The question is not “when is the baby self-sufficient?” That would be absurd—arguably, children are not self sufficient until they can feed and clothe themselves, and they still rely on their parents in many ways even into their teens and twenties. The question is, “When is it human?” When is it uniquely and definitively different from anything else in the mother’s body? The answer, according to science, is when it has its own DNA—and that, as we have seen, occurs at conception. Parts of the mother’s and father’s DNA blend together and 46 entirely new chromosomes are created. At any point after that miraculous moment, abortion is the murder of a human life.
No Constitutional Right
There is no right to abortion in the Constitution. It was conjured up by the courts during the sexual revolution of the 1960s (which is another topic in itself) as a thin extension of the so-called Constitutional right to privacy. A “right to privacy” showed up in the courts for the first time in 1965, in a case regarding contraceptives. From there, the world of reproductive rights grew exponentially and the line between a woman’s body and her unborn baby’s was obscured. The result was legal abortion in the United States—but intellectual honesty forbids the conclusion that it is a Constitutional right.
“In 1965 the Supreme Court ruled on a case concerning a Connecticut law that criminalized the use of birth control. Ruling that the states had no right to ban contraception for married couples, the landmark case of Griswold v. Connecticut established—for the first time—a constitutional right to privacy regarding reproductive decisions that paved the way for the legalization of birth control for unmarried couples, and ultimately, Roe v. Wade and safe and legal abortion.”
That quote is directly from Planned Parenthood’s website, showing the natural progression towards abortion once the government started worrying about “reproductive rights” more than the right to life.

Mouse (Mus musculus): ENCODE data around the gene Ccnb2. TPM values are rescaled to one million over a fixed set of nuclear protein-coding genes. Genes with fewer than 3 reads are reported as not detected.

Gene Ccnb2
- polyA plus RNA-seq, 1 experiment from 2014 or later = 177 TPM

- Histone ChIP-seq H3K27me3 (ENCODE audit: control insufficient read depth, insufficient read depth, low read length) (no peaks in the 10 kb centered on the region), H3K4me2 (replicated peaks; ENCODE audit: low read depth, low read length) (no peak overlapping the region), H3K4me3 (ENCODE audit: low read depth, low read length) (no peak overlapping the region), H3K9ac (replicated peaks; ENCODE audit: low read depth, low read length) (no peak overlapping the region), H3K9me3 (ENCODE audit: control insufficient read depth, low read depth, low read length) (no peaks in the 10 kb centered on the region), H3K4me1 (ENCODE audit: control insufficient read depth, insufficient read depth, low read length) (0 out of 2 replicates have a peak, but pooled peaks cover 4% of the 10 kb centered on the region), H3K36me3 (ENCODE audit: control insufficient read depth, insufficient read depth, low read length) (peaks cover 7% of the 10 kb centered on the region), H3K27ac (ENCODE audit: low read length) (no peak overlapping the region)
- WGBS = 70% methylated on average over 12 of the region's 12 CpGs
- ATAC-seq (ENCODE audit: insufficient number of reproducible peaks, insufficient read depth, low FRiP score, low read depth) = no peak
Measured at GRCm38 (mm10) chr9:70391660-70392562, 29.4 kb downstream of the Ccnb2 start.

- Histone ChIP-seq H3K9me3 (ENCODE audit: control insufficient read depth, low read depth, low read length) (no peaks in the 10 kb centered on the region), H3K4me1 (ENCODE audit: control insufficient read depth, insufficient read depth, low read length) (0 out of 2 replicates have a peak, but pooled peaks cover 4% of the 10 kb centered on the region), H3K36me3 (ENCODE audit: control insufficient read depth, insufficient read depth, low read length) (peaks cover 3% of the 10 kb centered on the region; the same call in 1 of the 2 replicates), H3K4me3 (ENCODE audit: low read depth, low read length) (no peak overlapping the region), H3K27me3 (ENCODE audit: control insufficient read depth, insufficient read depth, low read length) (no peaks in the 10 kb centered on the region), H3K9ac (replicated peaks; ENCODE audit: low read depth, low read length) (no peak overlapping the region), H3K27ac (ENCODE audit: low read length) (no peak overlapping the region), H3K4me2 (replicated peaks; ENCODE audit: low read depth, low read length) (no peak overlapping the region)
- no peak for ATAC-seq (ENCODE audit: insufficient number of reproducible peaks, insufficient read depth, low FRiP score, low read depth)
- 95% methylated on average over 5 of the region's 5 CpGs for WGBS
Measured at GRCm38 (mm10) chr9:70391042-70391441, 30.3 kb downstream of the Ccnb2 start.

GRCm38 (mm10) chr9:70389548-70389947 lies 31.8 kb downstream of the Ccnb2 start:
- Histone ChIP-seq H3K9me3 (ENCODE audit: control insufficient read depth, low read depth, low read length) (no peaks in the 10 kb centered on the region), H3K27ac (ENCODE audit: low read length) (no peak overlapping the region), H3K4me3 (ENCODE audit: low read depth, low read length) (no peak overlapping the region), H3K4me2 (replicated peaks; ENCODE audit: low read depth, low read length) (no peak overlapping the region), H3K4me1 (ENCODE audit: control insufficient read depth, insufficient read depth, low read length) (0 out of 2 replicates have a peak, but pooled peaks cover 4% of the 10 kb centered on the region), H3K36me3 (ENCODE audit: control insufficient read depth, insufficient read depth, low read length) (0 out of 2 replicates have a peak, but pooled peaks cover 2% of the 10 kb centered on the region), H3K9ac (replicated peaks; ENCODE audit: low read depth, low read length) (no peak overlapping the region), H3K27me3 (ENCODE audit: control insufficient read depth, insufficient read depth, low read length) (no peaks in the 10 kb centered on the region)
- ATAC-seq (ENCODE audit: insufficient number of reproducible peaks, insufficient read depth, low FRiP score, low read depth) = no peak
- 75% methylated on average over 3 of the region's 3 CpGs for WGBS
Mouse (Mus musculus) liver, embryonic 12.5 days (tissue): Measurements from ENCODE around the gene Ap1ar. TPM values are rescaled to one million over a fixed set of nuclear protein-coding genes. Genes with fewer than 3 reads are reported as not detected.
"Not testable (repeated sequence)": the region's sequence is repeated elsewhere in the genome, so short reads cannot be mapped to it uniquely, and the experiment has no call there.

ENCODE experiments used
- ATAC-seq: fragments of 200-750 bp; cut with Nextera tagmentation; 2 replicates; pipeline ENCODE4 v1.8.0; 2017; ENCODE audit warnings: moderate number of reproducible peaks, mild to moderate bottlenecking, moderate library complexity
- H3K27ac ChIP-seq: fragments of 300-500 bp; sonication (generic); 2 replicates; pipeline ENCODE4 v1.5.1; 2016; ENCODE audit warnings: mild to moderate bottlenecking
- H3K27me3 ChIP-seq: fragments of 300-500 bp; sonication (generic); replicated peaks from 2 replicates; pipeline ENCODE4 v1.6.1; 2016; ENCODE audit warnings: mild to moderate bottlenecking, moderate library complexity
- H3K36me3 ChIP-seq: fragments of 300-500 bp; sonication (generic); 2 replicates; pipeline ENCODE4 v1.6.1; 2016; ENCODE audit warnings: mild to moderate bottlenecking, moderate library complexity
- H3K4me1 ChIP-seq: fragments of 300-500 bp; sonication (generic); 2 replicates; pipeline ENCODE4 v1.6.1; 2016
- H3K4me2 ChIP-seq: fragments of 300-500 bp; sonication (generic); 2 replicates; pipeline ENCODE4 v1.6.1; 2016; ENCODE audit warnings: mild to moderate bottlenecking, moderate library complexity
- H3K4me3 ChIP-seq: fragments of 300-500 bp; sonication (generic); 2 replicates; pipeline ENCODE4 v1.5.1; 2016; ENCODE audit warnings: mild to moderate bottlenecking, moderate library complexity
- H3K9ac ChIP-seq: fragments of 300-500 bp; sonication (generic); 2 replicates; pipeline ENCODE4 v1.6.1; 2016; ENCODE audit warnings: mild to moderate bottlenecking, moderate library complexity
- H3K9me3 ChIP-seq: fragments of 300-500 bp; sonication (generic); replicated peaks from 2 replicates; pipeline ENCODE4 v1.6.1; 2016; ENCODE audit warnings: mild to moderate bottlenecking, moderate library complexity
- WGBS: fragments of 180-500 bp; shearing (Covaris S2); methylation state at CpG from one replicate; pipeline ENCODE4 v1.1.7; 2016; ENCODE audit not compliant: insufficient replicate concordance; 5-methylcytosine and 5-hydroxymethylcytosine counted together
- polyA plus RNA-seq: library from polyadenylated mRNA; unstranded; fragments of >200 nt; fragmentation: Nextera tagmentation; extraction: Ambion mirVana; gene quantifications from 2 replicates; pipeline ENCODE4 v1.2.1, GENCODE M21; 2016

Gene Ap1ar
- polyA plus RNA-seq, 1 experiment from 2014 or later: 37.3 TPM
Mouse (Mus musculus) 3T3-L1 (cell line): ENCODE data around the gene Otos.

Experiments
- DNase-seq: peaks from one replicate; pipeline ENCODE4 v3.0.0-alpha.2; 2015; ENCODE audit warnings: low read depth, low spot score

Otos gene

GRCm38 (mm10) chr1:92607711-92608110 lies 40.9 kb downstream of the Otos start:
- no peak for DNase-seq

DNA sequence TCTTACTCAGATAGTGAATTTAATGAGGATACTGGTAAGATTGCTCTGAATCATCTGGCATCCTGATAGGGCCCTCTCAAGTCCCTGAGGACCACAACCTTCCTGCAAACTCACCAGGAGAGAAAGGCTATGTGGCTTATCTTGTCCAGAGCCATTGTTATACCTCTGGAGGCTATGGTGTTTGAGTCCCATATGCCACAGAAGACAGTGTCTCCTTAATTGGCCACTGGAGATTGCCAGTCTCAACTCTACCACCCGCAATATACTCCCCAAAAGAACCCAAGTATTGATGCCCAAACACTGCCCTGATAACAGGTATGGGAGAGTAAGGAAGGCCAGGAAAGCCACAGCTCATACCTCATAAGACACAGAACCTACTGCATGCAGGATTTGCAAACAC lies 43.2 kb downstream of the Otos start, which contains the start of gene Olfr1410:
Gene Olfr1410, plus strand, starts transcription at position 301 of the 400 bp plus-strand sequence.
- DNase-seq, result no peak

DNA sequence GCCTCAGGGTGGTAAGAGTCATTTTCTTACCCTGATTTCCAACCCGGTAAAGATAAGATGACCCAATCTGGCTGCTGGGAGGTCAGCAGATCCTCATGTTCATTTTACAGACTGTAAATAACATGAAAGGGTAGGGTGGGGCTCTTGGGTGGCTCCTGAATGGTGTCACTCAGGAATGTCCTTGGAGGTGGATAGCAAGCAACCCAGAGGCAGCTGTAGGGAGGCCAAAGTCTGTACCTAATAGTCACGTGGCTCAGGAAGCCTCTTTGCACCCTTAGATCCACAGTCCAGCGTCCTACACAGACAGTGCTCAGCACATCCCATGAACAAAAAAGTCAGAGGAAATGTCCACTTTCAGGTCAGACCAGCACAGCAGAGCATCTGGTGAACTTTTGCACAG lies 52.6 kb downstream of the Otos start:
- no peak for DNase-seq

There is a true right to privacy vested in the 4th Amendment, which protects Americans in their “persons, houses, papers, and effects, against unreasonable searches and seizures” by an overbearing federal government. The first time any other right to privacy was affirmed by the Court was fully 176 years after the Constitution was ratified, and smack in the middle of the sexual revolution—a social movement that left this country forever changed in countless ways.
The 14th Amendment to the Constitution prohibits states from depriving a person of life, liberty, or property without due process of law. To abortion rights activists, the 14th Amendment says a woman has a right to control her own body—and thus far they are correct. However, they go too far when they argue that an unborn child is merely part of the mother’s body, because that argument logically leads to the next: if a baby is perceived as an unwanted invader, a threat to the mother’s happiness or quality of life, she has the right—yes, the Constitutional right—to terminate the life of her child, as though it were a parasite. And therein lies the root of our modern Holocaust.
The role of government is protecting life, liberty, and the pursuit of happiness—and most of all, protecting those who cannot defend themselves. As long as our government, state or federal, fails to defend the most defenseless among us, we must not be silent. The “right” to privacy cannot be used as a death warrant for unborn children. As Americans we have buried millions of our own over the years in other countries for the sake of innocent lives. The Korean War memorial in D.C. honors those “…who answered the call to defend a country they never knew and a people they never met.” It’s what Americans do, we defend the defenseless. We can’t be silent on abortion, we can’t just hope for less, we must fight for the day when no more innocent children are butchered at the altar of convenience.